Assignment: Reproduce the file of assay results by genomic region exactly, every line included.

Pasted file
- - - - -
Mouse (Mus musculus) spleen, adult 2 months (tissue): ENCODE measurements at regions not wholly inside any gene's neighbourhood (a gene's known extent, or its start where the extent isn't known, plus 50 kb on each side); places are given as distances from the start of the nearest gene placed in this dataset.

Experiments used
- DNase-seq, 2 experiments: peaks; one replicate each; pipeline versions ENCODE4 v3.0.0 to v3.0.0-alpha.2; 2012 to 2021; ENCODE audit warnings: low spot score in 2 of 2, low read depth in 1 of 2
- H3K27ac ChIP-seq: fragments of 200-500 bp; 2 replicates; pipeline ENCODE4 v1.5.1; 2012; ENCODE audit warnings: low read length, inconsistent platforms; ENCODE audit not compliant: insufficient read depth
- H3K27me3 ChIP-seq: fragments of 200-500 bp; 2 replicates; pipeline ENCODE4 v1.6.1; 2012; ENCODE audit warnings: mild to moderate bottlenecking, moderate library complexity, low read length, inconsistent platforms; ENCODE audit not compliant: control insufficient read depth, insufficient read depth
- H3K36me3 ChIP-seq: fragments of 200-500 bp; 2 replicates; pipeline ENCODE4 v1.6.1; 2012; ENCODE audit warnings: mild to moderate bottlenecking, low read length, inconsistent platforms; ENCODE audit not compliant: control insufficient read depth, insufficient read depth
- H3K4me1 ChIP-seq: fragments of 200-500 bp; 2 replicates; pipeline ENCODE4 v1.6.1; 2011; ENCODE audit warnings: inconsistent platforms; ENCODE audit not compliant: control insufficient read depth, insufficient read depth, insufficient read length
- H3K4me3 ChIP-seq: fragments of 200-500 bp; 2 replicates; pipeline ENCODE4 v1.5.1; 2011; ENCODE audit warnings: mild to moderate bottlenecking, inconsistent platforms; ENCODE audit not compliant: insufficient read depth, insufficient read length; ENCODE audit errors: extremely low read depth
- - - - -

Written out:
Mouse (Mus musculus) spleen, adult 2 months (tissue): ENCODE measurements at regions not wholly inside any gene's neighbourhood (a gene's known extent, or its start where the extent isn't known, plus 50 kb on each side); places are given as distances from the start of the nearest gene placed in this dataset.

Experiments used
- DNase-seq, 2 experiments: peaks; one replicate each; pipeline versions ENCODE4 v3.0.0 to v3.0.0-alpha.2; 2012 to 2021; ENCODE audit warnings: low spot score in 2 of 2, low read depth in 1 of 2
- H3K27ac ChIP-seq: fragments of 200-500 bp; 2 replicates; pipeline ENCODE4 v1.5.1; 2012; ENCODE audit warnings: low read length, inconsistent platforms; ENCODE audit not compliant: insufficient read depth
- H3K27me3 ChIP-seq: fragments of 200-500 bp; 2 replicates; pipeline ENCODE4 v1.6.1; 2012; ENCODE audit warnings: mild to moderate bottlenecking, moderate library complexity, low read length, inconsistent platforms; ENCODE audit not compliant: control insufficient read depth, insufficient read depth
- H3K36me3 ChIP-seq: fragments of 200-500 bp; 2 replicates; pipeline ENCODE4 v1.6.1; 2012; ENCODE audit warnings: mild to moderate bottlenecking, low read length, inconsistent platforms; ENCODE audit not compliant: control insufficient read depth, insufficient read depth
- H3K4me1 ChIP-seq: fragments of 200-500 bp; 2 replicates; pipeline ENCODE4 v1.6.1; 2011; ENCODE audit warnings: inconsistent platforms; ENCODE audit not compliant: control insufficient read depth, insufficient read depth, insufficient read length
- H3K4me3 ChIP-seq: fragments of 200-500 bp; 2 replicates; pipeline ENCODE4 v1.5.1; 2011; ENCODE audit warnings: mild to moderate bottlenecking, inconsistent platforms; ENCODE audit not compliant: insufficient read depth, insufficient read length; ENCODE audit errors: extremely low read depth